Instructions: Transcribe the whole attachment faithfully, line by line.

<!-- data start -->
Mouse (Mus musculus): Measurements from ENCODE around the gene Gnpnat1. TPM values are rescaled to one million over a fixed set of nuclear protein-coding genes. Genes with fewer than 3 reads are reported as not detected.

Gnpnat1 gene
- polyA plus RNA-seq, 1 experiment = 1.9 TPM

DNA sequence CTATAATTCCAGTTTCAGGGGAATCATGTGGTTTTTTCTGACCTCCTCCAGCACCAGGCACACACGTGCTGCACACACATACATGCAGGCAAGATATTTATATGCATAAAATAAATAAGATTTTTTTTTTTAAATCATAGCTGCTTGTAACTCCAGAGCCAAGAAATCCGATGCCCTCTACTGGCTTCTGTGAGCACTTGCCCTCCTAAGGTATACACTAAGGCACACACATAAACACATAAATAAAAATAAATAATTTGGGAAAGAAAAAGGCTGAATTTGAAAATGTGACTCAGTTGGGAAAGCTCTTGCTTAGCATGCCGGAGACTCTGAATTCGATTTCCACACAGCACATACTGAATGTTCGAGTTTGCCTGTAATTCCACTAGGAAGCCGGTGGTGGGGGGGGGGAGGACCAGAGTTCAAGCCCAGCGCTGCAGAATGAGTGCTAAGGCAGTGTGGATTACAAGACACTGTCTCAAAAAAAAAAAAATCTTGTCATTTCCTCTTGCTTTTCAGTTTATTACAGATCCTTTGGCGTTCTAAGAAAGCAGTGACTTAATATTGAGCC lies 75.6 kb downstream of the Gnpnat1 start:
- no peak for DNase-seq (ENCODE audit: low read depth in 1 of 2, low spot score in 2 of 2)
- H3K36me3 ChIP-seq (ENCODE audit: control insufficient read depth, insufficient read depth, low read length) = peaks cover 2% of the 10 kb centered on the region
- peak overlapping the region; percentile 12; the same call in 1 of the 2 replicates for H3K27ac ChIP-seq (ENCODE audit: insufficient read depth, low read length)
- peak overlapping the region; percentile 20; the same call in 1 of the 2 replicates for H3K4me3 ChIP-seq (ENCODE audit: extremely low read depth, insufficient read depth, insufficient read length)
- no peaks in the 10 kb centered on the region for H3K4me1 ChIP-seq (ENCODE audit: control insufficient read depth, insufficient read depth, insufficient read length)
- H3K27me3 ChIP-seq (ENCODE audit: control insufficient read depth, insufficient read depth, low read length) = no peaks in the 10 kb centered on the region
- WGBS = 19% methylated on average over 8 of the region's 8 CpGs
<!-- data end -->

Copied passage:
Mouse (Mus musculus): Measurements from ENCODE around the gene Gnpnat1. TPM values are rescaled to one million over a fixed set of nuclear protein-coding genes. Genes with fewer than 3 reads are reported as not detected.

Gnpnat1 gene
- polyA plus RNA-seq, 1 experiment = 1.9 TPM

DNA sequence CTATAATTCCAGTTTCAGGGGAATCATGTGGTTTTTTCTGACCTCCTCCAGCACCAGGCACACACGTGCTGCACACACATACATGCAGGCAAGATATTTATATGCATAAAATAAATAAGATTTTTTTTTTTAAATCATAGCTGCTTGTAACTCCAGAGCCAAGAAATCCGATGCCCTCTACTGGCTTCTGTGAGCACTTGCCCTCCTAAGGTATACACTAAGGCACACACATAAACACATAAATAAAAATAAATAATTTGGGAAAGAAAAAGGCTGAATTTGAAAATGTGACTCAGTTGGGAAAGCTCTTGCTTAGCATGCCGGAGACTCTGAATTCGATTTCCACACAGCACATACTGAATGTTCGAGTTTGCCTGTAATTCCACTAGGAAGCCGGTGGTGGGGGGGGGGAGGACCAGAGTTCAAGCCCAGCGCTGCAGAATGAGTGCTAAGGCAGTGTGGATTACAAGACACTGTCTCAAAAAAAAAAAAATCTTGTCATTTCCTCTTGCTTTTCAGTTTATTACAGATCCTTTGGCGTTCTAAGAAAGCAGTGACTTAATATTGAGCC lies 75.6 kb downstream of the Gnpnat1 start:
- no peak for DNase-seq (ENCODE audit: low read depth in 1 of 2, low spot score in 2 of 2)
- H3K36me3 ChIP-seq (ENCODE audit: control insufficient read depth, insufficient read depth, low read length) = peaks cover 2% of the 10 kb centered on the region
- peak overlapping the region; percentile 12; the same call in 1 of the 2 replicates for H3K27ac ChIP-seq (ENCODE audit: insufficient read depth, low read length)
- peak overlapping the region; percentile 20; the same call in 1 of the 2 replicates for H3K4me3 ChIP-seq (ENCODE audit: extremely low read depth, insufficient read depth, insufficient read length)
- no peaks in the 10 kb centered on the region for H3K4me1 ChIP-seq (ENCODE audit: control insufficient read depth, insufficient read depth, insufficient read length)
- H3K27me3 ChIP-seq (ENCODE audit: control insufficient read depth, insufficient read depth, low read length) = no peaks in the 10 kb centered on the region
- WGBS = 19% methylated on average over 8 of the region's 8 CpGs